In Zade’s play, questions of power might not be between man and god. But there are conflicts more credible and familiar to contemporary audiences that drive the action forward and create tension. The detective work is still in action, but it concerns an ecological disaster, and the struggle is between two ways of dealing with the accident––differing forms of rule that are revealed during the investigation.
Zade explains, »I think the play is about power and how you govern. How you exercise your power and how men and women use it differently. Something I observed about the Sophocles is that Jocasta barely figures, except when she runs off and kills herself. It was important to me that it was also her story and that there was an equal number of men and women in the cast. That’s why there is Theresa and why I make a woman the boss«.
Thomas adds, »And, especially in the first two acts, Maja looks at another power struggle: the younger woke generation, represented by Oedipus, conflicts with the patriarchy, represented by an old family-led business, and managers who believe that the company comes before everything. It is what makes the play so vivid, relevant and surprising: there are many overlapping concepts of acting out power«.
Oedipus, as a representative of a principled, younger generation, is interested in truth and doing what is righteous––his flaw, one could argue. He comes up against the old guard––perhaps as a mapping of the struggle between Oedipus and Creon in the ancient play––because he relentlessly pursues the cause of the ecological accident. But the older generation looks for ways to cover up their misdoings.
An intriguing continuity with the old play is that those who look for truth are still defeated. But not by the gods anymore, but by a system of corporate governance that is outside of divine morality. In this sense, the old guard of business interests arguably resembles the gods, who themselves are outside morality and, with only a few exceptions, do what they please. In this way, the company’s moral position resonates with our contemporary global crises.
Zade says, »Without making it too obvious, the way these characters discuss running the company is also how political discussion works. How honest are you? How do you spin things? How do you run a country?«
The play revolves around an ecological accident, and so, by extension, how we are managing the planet. What long-term plan do we have when something pollutes the land? This phrase, »polluting the land«, is precisely the language of the Sophocles when he describes a pestilence gripping Thebes. In the end, it is Oedipus who is the cause––just as we all might consider our relationship to the daily, and distracted, incremental decimation of our natural environment.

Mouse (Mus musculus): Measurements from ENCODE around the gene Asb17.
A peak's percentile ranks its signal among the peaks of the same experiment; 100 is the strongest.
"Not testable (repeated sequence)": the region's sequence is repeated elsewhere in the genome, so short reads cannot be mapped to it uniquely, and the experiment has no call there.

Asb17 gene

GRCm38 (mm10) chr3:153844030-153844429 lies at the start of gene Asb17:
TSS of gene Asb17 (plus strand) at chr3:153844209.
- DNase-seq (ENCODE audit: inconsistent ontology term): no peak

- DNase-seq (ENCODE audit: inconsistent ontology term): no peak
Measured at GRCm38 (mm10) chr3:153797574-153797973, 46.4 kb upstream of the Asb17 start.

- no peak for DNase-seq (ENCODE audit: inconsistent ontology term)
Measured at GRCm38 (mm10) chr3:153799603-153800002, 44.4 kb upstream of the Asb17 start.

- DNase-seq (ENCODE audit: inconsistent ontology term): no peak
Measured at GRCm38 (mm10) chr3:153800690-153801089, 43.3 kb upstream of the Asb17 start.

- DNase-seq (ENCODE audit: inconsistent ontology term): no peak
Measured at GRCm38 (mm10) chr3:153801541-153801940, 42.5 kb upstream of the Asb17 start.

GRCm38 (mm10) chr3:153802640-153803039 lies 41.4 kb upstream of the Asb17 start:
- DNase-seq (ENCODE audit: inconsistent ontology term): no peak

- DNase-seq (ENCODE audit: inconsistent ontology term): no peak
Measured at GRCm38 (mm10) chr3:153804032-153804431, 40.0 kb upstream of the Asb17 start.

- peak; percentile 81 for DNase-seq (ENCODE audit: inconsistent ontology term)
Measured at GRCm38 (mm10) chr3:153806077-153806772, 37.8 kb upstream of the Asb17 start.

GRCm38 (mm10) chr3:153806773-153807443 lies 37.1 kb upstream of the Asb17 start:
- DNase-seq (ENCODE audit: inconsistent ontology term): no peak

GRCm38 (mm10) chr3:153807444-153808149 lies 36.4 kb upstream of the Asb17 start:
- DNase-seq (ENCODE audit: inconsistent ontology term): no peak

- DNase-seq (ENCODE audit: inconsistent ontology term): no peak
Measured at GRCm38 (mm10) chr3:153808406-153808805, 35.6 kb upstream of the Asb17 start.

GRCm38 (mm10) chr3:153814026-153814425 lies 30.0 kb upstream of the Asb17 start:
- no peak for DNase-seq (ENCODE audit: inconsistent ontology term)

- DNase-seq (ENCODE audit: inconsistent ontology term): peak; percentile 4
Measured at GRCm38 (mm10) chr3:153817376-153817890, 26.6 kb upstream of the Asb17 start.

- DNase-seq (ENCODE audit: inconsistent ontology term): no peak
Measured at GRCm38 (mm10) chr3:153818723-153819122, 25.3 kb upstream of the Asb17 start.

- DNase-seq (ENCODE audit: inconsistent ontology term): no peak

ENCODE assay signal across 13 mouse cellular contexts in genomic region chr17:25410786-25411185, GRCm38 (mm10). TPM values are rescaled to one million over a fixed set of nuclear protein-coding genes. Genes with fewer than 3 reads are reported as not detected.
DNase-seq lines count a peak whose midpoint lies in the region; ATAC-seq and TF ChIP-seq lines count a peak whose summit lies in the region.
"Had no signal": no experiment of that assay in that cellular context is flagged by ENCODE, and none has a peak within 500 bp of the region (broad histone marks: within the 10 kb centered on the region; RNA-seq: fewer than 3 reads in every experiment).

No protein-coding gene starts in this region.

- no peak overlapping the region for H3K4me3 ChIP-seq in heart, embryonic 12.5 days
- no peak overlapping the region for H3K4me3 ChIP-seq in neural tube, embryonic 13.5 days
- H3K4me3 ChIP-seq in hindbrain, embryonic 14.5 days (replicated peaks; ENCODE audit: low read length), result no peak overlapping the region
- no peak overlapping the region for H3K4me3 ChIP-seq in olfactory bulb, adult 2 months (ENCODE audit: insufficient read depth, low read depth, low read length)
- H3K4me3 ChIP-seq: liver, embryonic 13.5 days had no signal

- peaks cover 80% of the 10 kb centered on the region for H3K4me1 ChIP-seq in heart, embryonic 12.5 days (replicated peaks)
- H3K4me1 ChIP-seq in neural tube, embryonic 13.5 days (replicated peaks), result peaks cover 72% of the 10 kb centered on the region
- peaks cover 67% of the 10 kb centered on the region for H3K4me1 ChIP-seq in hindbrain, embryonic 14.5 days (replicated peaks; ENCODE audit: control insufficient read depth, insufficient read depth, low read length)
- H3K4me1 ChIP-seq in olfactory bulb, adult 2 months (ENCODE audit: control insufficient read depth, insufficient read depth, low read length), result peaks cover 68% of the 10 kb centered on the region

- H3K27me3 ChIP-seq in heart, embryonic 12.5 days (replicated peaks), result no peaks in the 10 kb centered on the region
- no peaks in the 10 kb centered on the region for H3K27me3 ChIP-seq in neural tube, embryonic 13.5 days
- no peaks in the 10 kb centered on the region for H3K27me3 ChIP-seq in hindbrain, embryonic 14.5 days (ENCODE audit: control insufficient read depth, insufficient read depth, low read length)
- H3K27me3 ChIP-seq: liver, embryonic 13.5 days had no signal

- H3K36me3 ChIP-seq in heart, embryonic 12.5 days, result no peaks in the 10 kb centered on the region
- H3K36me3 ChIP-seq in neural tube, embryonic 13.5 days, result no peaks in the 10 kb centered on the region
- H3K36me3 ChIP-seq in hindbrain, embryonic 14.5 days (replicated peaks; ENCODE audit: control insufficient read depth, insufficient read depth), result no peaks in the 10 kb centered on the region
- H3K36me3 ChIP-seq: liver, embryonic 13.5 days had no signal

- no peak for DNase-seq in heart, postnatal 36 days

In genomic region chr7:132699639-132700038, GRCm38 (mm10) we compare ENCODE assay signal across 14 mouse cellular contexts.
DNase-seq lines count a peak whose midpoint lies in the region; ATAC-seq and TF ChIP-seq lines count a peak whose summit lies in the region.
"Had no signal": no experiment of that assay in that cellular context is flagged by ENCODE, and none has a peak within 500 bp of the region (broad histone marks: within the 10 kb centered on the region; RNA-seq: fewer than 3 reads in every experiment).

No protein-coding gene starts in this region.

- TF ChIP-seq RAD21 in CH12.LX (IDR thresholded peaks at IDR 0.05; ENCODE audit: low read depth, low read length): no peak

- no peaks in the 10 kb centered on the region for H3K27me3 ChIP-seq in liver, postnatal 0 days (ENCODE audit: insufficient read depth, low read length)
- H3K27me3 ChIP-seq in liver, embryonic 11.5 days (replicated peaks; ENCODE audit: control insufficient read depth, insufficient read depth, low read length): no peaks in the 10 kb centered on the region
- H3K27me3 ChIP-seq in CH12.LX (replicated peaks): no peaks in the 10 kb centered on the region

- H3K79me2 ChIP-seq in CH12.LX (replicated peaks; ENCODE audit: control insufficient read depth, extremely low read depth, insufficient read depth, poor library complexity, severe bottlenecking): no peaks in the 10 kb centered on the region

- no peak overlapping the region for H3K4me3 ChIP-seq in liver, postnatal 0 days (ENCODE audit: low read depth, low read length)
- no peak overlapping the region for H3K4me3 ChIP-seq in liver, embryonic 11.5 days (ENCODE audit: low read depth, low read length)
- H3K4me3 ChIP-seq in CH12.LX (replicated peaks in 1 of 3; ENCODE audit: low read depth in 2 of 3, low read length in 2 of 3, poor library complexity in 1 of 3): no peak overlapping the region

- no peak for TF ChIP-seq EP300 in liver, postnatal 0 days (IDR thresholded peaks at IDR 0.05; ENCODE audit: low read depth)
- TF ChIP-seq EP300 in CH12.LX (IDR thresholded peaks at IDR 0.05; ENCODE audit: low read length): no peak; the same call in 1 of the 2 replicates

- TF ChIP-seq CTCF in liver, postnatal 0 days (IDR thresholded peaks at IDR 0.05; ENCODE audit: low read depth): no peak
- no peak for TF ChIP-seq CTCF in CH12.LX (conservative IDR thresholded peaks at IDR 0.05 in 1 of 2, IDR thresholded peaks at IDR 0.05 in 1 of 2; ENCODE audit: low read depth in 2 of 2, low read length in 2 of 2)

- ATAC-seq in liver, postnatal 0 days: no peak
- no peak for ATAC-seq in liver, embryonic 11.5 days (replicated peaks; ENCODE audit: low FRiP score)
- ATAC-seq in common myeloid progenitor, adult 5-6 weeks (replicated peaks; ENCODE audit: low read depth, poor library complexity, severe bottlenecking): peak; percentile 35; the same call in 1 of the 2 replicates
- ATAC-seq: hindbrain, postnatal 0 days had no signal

There is something much sadder and more deterministic in this play than the Athenian original, in that the pestilence is a stain imprinted on the land that is not so easily removed. It’s almost indelible. In the ancient world, there was also hope that the gods might correct, or reverse, man’s follies. Nemesis can punish, but it can also save. Without this theology, no one is coming to help us.
Zade tells me, »We thought about what kind of ecological disasters might befall those running a large, successful company––«
Ostermeier continues, »The important thing was that there needed to be a connection between Oedipus’ actions and the ecological disaster. Knowing we wanted that, our possibilities were limited. We thought he could be part of nuclear catastrophe. We also considered a pandemic but found it difficult to imagine how it could be Oedipus’s responsibility. I am glad we did not go that route. We needed a more metaphorical solution, not an issue play about one-and-a-half years after Covid-19. That would be too banal«.
I ask, »Is there, nonetheless, a shadow of the Corona years over the production?«
Ostermeier replies, »Not only one-and-a-half years of Corona but everything linked to global crisis: the heat in the west coast, the 45 C temperatures experienced in Vancouver, the fires in Greece. Not only the floods we experienced in Germany, but also those in Bangladesh and China. All are manmade global catastrophes––«
»Even Covid-19 is spread by ourselves––« I say.
»Yes«, Thomas continues, »And this connects to my understanding of the »Oedipus« play. Let me tell you an anecdote. When the terrorist attacks at the Bataclan Theatre in Paris happened, on 13th November 2015, we were scheduled to perform director Romeo Castellucci’s production of »Oedipus the Tyrant« in Paris the next day. It was a Schaubühne production. Many in our company refused to go, out of fear. Others thought it was an important way to show solidarity with the Parisians. The intendant of the Théâtre de la Ville, where we performed, even stood up in front of the audience to defend Enlightenment values: we must perform even when we are in danger, even when there is terrorism«.
»Watching that play, I understood how I read »Oedipus«. The play is about a problem that puts a society in danger. You investigate the source of the problem and find out it’s yourself. This is my reading also of those terrorist attacks. All the Parisian terrorists grew up in Paris. They are part of our society. Not some extremists from Afghanistan. They are people expelled from our society. At the heart of the play are such problems, our divisions between rich and poor, migrants versus the documented, the ecological catastrophes we enable. So, when we go through a global pandemic, what is the appropriate story to put on stage? It’s not Camus’s »La Peste«. It’s »Oedipus«. It’s a play about where we are at the moment, because we are the problem––«
In this way, we return to the beginning of the discussion––how, now, we have no gods to blame.
by Maja Zade
Direction: Thomas Ostermeier